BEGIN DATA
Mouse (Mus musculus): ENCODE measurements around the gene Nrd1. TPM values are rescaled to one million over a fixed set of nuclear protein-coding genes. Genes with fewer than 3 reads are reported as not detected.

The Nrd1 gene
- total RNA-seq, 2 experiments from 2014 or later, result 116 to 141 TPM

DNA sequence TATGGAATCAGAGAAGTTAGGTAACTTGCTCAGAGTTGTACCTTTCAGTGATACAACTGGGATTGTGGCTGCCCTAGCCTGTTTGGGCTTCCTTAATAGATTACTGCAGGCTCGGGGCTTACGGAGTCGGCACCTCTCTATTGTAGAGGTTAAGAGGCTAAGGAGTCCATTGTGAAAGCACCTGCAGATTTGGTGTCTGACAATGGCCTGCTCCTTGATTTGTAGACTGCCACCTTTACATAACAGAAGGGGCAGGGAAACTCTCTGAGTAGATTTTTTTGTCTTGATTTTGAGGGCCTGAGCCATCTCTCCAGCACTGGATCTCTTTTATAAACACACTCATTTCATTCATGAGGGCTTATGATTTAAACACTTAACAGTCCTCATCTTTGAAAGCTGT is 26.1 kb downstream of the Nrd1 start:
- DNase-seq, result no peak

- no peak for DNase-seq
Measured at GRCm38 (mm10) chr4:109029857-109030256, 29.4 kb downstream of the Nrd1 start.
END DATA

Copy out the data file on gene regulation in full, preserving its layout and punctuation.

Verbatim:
Mouse (Mus musculus): ENCODE measurements around the gene Nrd1. TPM values are rescaled to one million over a fixed set of nuclear protein-coding genes. Genes with fewer than 3 reads are reported as not detected.

The Nrd1 gene
- total RNA-seq, 2 experiments from 2014 or later, result 116 to 141 TPM

DNA sequence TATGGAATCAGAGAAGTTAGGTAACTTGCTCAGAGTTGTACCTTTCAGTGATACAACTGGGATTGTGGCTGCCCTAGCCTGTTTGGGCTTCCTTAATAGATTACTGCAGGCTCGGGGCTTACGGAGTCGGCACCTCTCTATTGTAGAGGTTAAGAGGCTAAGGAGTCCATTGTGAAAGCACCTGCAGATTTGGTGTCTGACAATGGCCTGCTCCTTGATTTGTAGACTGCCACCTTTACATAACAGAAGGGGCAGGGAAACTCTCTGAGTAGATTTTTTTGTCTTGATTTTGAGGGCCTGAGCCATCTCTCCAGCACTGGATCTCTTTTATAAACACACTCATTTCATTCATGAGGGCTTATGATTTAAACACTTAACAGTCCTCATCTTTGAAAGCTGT is 26.1 kb downstream of the Nrd1 start:
- DNase-seq, result no peak

- no peak for DNase-seq
Measured at GRCm38 (mm10) chr4:109029857-109030256, 29.4 kb downstream of the Nrd1 start.